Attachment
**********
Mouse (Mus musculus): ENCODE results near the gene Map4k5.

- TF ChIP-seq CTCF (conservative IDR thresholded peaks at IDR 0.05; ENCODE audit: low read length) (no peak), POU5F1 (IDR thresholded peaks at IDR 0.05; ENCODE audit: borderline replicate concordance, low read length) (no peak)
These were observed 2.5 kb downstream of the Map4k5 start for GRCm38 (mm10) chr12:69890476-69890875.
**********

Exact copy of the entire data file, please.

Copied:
Mouse (Mus musculus): ENCODE results near the gene Map4k5.

- TF ChIP-seq CTCF (conservative IDR thresholded peaks at IDR 0.05; ENCODE audit: low read length) (no peak), POU5F1 (IDR thresholded peaks at IDR 0.05; ENCODE audit: borderline replicate concordance, low read length) (no peak)
These were observed 2.5 kb downstream of the Map4k5 start for GRCm38 (mm10) chr12:69890476-69890875.